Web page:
Keeping Healthy Muscles and Bones Over The Age of 50

Keeping Healthy Muscles and Bones Over The Age of 50

Nutritional needs change over time and around the age of 50, your body needs more of certain nutrients to promote good health. Muscles can deteriorate and bones get weaker with age but with good dietary choices, the body can be nourished in a way that helps build muscle and strengthen bones. Paying attention to muscle and bone health is a good way to create a secure physical foundation.


Protein is Good for Muscles


Muscles support the bones and movement of the body but unfortunately are subject to decline as we age. Deterioration of muscles can start as early as your 30s when you begin to lose 3-5% of your skeletal muscle each decade. Muscle loss, a disease called sarcopenia, affects the balance, gait, and movement of up to 50% of people over the age of 70. Eating foods rich in protein can be an easy way stave off muscle loss. Adults over the age of 50 should be eating 25–30 grams of protein at each meal to feed the body’s muscles. Proteins like lean meat, fish and beans are great ways to add protein to your diet. Meals should also include an array of vegetables with an emphasis on green and leafy varieties which tend to be higher in protein. Protein is the foundation of healthy muscles and provides the body with energy to stay active and further aid in combatting muscle loss.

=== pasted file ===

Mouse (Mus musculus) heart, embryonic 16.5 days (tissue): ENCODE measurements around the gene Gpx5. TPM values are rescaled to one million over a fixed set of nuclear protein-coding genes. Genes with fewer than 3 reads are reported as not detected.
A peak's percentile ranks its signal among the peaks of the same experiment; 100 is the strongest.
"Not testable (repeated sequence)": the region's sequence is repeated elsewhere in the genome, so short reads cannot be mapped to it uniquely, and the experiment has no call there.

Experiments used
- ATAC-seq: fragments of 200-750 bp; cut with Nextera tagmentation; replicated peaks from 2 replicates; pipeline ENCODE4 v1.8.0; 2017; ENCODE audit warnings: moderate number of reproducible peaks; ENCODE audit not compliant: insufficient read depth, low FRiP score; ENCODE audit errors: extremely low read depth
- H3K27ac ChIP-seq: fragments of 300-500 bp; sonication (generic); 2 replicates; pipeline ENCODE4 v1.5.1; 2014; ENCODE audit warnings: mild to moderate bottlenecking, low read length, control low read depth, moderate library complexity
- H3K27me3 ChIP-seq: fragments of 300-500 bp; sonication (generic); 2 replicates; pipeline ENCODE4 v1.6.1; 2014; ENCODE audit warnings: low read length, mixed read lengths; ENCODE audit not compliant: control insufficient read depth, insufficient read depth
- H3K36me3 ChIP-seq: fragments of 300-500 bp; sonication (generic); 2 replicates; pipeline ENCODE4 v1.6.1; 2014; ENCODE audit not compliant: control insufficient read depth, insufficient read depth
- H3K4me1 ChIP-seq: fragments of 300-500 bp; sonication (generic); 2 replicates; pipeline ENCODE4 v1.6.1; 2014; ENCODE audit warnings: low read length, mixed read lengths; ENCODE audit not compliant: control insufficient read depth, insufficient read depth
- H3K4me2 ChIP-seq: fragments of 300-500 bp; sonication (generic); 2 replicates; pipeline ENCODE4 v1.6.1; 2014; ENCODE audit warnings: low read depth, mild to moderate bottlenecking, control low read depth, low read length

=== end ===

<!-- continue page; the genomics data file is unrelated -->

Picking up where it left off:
Calcium and Vitamin D for Bone Health


Besides changes in the body’s muscle mass, bones are also affected by aging. As we age, bones become fragile and brittle leading to osteoporosis. Calcium continues to be important in the adult diet as the number of years ticks up.  It is important to maintain sufficient calcium consumption so that already aging bones are not subject to further depletion of calcium. This happens when the body takes the calcium it needs by reabsorbing it from the bones causing them to become brittle. Vitamin D helps the bones absorb calcium. Eat at least three servings of low-fat or fat-free dairy fortified with Vitamin D each day. If dairy does not fit into your diet, eat items with added calcium like cereal and orange juice or take a vitamin D supplement.


As the body ages, the recommended nutritional requirements do not vary much but some changes in the body warrant special attention. Eating foods rich in protein and calcium help to maintain strong muscles and bones. These dietary changes, over time, will add up to a stronger body and help you remain active and healthy into your golden years.

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